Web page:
*Mexikaresistance.com Note: The racist-colonialist "mestizo" mentality continues to divide our people and deny us our true heritage. We treat being mazewaltin as if it were some sort of disease.Rolando Zaragoza, 21, was 15 years old when he came to the United States, enrolled in an Oxnard school and first heard the term "Oaxaquita." Little Oaxacan, it means — and it was not used kindly. "Sometimes I didn't want to go to school," he said. "Sometimes I stayed to fight." "It kind of seemed that being from Oaxaca was something bad," said Israel Vasquez, 23, who shared the same mocking, "just the way people use 'Oaxaquita' to refer to anyone who is short and has dark skin."
Years later, indigenous leaders are fighting back against an epithet that lingers among immigrants from Mexico, directed at their own compatriots. Earlier this month the Mixteco/Indigena Community Organizing Project in Oxnard launched the “No me llames Oaxaquita” campaign. “Don’t call me little Oaxacan” aims to persuade local school districts to prohibit the words “Oaxaquita” and “indito” (little Indian) from being used on school property, to form committees to combat bullying and to encourage lessons about indigenous Mexican culture and history.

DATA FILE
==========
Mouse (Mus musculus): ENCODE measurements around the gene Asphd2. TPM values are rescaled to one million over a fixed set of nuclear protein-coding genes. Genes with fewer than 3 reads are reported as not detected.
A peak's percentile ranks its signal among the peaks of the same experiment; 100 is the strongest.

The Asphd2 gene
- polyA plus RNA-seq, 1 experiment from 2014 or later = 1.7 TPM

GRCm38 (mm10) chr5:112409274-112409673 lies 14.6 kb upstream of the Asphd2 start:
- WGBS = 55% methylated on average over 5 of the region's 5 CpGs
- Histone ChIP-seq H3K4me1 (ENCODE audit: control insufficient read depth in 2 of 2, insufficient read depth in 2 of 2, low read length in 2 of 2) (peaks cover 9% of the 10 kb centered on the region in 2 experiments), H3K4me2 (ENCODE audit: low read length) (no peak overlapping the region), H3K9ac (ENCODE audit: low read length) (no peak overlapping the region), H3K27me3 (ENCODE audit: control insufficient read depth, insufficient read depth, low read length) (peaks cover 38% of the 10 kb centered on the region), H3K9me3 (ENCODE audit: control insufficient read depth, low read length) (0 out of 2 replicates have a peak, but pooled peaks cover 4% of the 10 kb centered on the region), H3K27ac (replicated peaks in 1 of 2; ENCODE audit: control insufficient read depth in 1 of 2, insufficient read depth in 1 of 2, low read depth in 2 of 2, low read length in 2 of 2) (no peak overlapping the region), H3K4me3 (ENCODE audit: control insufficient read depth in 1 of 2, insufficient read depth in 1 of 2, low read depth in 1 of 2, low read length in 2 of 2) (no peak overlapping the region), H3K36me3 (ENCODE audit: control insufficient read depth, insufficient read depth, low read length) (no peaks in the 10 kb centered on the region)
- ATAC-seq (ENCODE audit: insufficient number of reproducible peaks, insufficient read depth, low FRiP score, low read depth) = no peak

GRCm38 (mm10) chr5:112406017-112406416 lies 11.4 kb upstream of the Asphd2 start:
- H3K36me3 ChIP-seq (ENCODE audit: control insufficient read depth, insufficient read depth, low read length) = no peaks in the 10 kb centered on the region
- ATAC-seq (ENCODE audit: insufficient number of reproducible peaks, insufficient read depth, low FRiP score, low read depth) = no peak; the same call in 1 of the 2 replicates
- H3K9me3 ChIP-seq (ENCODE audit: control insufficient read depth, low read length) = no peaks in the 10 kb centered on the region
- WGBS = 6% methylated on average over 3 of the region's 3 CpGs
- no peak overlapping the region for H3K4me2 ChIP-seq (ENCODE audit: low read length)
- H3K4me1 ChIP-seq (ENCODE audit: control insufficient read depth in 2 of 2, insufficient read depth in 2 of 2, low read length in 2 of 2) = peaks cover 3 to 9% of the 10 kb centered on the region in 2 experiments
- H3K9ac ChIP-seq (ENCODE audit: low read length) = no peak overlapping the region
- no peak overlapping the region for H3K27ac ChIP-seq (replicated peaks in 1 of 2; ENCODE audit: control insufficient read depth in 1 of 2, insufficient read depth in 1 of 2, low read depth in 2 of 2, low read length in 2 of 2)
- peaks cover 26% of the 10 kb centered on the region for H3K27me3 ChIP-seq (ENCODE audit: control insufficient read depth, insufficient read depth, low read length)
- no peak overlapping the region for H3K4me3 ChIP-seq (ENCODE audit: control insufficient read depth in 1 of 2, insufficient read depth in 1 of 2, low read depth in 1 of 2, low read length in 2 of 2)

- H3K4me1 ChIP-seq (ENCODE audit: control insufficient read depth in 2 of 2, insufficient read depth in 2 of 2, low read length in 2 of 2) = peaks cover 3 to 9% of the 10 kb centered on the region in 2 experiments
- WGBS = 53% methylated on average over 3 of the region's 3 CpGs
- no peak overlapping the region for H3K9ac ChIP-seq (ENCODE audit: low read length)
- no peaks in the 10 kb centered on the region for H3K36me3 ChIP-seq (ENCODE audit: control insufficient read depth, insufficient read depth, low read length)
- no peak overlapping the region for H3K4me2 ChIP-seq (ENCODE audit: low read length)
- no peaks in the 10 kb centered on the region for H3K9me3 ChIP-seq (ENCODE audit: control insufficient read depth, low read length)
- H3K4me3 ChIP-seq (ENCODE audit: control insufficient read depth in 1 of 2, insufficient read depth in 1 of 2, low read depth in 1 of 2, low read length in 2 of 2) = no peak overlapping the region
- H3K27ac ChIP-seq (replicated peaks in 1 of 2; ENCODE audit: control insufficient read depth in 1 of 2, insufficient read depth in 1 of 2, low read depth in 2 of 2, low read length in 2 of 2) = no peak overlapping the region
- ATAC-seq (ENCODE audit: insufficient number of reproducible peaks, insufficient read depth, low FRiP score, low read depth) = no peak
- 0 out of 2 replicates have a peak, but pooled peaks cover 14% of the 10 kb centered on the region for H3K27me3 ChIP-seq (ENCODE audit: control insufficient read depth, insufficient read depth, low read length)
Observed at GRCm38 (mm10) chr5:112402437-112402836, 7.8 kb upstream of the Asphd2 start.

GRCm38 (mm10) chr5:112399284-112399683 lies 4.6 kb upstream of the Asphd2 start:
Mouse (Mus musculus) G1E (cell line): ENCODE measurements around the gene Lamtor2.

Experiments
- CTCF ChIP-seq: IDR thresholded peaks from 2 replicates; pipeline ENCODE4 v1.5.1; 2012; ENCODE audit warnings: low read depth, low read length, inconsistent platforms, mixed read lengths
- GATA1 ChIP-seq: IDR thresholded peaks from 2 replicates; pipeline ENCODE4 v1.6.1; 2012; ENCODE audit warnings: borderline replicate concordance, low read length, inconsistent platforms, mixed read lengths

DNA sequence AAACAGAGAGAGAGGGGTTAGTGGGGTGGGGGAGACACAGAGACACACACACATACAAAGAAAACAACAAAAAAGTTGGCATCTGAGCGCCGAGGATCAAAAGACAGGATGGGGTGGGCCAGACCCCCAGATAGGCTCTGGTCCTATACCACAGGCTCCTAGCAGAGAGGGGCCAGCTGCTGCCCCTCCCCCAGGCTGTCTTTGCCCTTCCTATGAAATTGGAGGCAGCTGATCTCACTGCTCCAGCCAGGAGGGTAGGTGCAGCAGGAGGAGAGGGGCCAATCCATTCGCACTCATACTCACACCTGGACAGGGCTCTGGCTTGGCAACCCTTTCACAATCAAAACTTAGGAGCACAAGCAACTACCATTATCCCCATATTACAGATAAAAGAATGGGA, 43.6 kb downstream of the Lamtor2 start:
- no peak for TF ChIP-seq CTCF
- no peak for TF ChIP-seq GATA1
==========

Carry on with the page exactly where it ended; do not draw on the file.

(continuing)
Indigenous Mexicans have come to the U.S. in increasing numbers in the last two decades. Some estimates now put them at 30% of California’s farmworkers. In Ventura County, there are about 20,000 indigenous Mexicans, most of whom are Mixtec from the states of Oaxaca and Guerrero who work in the strawberry industry, according to local organizers.
Many speak little or no Spanish and are frequently subjected to derision and ridicule from other Mexicans. The treatment follows a legacy of discrimination toward indigenous people in Mexico, said William Perez, a professor of education at Claremont Graduate University who has interviewed and surveyed numerous indigenous Mexican students.
“One of the main themes is the discrimination, bullying, teasing and verbal abuse that they receive from other Mexican immigrant classmates who are not indigenous,” he said. The abuse, which often goes unnoticed or is minimized by teachers and administrators, has left some of the indigenous students too embarrassed to speak their native languages, he said.
Educators and others in the U.S. often don’t recognize diversity within the Mexican community, said Gaspar Rivera-Salgado, a researcher at the UCLA Labor Center who has written extensively about indigenous Mexican migration.
“We forget that it’s a multilingual, multiethnic community,” he said. “We forget about the fact that 62 indigenous languages are spoken in Mexico.”
FULL ARTICLE HERE: Epithet that divides Mexicans is banned by Oxnard school district – latimes.com.